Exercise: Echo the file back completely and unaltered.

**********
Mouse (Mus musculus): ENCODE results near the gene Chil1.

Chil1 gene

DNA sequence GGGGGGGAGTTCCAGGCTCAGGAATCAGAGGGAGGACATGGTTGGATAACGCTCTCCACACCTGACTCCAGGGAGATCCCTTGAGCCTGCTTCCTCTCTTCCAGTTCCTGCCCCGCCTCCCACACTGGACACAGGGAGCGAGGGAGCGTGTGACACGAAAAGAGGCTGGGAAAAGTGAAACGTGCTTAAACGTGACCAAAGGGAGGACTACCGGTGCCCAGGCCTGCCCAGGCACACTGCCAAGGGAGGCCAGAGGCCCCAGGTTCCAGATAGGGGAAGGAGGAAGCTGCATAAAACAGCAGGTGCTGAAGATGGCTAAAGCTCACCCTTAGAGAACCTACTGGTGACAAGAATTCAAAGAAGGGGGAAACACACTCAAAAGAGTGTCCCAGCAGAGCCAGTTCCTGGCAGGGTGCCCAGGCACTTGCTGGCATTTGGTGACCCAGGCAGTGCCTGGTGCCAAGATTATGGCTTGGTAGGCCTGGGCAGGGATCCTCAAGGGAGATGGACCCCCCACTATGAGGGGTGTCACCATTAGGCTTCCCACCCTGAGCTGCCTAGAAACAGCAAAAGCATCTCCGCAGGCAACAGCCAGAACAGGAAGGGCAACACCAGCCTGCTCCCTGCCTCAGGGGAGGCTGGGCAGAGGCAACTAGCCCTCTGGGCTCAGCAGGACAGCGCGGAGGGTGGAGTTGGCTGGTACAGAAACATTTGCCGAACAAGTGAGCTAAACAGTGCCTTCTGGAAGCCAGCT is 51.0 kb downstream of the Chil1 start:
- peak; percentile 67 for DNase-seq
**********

Mouse (Mus musculus): ENCODE results near the gene Chil1.

Chil1 gene

DNA sequence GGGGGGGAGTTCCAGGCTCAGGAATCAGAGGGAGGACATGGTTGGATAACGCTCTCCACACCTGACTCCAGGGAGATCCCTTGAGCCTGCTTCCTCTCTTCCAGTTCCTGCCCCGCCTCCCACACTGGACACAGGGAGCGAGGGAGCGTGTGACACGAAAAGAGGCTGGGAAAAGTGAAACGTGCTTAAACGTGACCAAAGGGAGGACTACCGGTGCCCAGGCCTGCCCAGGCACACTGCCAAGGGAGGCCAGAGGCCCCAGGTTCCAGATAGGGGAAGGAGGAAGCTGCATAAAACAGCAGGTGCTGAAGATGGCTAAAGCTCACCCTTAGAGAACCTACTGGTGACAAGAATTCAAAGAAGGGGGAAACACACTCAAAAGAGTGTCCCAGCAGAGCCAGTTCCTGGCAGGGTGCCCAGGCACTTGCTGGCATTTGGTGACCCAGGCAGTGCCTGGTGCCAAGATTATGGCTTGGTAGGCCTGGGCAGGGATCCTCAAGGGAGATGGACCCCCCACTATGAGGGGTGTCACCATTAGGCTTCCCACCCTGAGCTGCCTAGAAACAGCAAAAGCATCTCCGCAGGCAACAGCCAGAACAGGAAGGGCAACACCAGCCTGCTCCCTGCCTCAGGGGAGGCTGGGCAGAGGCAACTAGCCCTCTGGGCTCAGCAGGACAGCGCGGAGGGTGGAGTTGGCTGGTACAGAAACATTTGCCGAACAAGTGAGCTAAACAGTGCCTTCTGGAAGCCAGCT is 51.0 kb downstream of the Chil1 start:
- peak; percentile 67 for DNase-seq